How Deep Learning Gives Us a Precise Picture of All the Water on Earth
Water levels can indicate the next region that will experience political unrest or where climate change is hitting the hardest. Orbital Insight is monitoring them by applying deep learning to satellite images.
Where exactly is all the water on Earth’s surface? Stand-alone satellite images have their limitations, but using artificial intelligence to examine them can now glean precise levels of water around the world and how they are changing week by week.
Palo Alto startup Orbital Insight uses freely available images taken by the U.S. Geological Survey’s Landsat 7 and 8 satellites, much like the images you see on Google Maps. The startup feeds the images into a neural network, which pinpoints the exact location and area of surface water.
While it’s not a new feat to track the Earth’s water levels, Orbital Insight is approaching the task with a specially trained neural network that labels water pixel by pixel. The team manually sorted through thousands of images to find examples with clearly and accurately marked water, and then trained the neural network with them.
“We basically built ... Tinder for Landsat maps: Swipe right if it’s good, swipe left if it’s bad,” CEO James Crawford says of the system the researchers used.
As a result, the neural network is especially good at picking up on what’s water and what’s not, whereas other water-detecting systems might identify the shadows of clouds or mountains as water.
Water-level data at this depth could be of interest to many groups. Insurance companies investigating the extent of a flooding event, for instance, or agencies interested in tracking climate change and water levels over the course of the year.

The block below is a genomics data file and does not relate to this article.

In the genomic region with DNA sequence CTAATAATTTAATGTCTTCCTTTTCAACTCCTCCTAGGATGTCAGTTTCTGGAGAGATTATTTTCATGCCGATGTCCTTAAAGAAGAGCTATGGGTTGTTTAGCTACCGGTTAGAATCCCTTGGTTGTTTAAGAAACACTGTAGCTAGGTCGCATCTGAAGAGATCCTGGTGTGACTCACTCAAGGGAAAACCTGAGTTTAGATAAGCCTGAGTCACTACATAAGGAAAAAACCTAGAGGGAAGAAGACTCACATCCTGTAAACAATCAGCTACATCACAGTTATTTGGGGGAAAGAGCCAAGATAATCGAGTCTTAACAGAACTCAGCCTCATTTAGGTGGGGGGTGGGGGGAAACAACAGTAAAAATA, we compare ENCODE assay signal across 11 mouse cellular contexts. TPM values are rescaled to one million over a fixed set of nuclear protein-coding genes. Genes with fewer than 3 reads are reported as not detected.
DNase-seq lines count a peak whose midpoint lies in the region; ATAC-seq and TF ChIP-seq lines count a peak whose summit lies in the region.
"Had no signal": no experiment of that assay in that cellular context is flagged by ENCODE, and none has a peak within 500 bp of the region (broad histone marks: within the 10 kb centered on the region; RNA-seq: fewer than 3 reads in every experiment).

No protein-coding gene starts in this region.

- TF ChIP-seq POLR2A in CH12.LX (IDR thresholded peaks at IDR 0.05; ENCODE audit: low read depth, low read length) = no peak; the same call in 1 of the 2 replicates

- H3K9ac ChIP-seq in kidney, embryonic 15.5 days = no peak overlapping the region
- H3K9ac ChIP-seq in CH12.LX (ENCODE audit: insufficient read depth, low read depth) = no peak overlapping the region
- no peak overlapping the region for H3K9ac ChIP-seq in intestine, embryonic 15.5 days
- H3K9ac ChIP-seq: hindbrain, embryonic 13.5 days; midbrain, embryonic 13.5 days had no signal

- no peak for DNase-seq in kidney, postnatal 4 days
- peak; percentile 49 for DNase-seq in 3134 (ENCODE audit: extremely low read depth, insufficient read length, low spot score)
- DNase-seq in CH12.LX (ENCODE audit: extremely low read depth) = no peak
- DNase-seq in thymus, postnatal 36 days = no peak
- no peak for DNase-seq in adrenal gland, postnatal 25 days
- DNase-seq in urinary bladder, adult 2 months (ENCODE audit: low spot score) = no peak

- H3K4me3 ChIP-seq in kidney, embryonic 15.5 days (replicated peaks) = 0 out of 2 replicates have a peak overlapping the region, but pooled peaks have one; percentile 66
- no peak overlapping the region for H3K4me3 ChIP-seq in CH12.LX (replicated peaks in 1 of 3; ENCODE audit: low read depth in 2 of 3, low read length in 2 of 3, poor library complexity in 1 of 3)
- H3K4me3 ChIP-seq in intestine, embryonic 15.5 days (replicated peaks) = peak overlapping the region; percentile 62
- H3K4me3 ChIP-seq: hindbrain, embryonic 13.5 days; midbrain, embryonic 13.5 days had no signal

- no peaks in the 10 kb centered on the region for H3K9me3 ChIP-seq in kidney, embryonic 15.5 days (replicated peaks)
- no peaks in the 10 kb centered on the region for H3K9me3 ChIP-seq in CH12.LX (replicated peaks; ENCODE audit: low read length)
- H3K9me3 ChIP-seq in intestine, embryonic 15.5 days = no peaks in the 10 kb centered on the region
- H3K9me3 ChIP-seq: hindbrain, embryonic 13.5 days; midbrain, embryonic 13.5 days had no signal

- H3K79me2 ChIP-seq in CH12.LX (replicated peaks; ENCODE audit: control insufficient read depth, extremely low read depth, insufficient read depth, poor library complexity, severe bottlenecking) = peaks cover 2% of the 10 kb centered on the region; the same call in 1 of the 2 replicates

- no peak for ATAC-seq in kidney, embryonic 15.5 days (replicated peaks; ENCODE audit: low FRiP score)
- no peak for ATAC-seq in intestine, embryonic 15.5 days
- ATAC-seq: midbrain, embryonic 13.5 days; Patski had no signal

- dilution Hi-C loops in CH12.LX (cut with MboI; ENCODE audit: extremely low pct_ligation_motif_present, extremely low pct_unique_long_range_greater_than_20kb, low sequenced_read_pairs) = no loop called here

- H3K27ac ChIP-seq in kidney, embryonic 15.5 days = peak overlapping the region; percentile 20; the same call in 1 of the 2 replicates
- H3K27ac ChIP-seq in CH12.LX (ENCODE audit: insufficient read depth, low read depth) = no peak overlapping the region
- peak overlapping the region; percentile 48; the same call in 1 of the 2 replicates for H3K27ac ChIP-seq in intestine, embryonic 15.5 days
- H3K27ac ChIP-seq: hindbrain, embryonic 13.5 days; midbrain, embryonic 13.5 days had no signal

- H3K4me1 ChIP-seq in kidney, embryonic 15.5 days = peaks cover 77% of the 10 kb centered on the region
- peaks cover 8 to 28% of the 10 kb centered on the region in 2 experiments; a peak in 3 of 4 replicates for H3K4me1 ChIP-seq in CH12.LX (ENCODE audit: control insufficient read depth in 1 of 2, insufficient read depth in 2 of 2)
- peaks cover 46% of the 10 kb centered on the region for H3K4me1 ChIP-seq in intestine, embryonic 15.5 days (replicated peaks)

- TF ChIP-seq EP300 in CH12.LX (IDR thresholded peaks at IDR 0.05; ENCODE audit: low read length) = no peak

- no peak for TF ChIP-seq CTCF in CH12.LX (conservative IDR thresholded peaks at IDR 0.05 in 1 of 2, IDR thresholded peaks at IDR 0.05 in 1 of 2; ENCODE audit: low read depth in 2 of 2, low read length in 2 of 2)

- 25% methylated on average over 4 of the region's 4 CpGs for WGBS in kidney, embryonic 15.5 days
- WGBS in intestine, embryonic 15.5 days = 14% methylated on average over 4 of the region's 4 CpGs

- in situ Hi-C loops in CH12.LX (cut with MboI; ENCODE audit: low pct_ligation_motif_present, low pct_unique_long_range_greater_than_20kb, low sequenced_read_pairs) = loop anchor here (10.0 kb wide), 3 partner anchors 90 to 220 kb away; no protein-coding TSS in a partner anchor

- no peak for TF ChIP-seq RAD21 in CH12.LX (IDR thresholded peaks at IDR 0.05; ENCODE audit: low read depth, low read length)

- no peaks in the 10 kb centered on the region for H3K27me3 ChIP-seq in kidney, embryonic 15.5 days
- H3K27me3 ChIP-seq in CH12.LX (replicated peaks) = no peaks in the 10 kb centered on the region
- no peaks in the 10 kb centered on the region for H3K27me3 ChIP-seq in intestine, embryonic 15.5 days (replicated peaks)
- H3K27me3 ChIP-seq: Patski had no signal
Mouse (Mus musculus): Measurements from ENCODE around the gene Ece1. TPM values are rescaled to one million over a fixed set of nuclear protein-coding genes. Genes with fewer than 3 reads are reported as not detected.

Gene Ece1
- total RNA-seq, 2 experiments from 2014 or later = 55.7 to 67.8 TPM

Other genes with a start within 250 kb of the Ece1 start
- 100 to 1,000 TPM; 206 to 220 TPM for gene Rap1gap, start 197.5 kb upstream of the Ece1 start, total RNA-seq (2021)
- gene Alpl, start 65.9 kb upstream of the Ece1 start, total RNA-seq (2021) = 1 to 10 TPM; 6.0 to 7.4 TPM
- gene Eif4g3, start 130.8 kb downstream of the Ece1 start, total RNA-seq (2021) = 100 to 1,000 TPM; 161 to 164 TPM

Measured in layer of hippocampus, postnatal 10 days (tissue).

Orbital Insight can now label the world’s water every two weeks. Eventually, it will drop that number down to one week.
Steven Glaser, who directs the Citris Intelligent Water Infrastructures and Adaptive Cities Initiative at the University of California, Berkeley, notes that most water models are based on the last 50 years, which may soon make them out-of-date.
“With climate change, these models are becoming moot,” Glaser says. “The more information we can gather as the climate is changing, the better we can model, and better models are needed for the water security of all users.”
Water can also tell us something about the future—droughts can lead to crop failures and displacement. Even nations can squabble over water, leading to political unrest.
“Some of that stress is exacerbated by things like water rights and how the water is shared between various countries,” says Orbital Insight engineering director Shwetank Kumar. “Once you can measure the amount of water available, who is using what, etc., then you can develop a good framework to think about water rights.”
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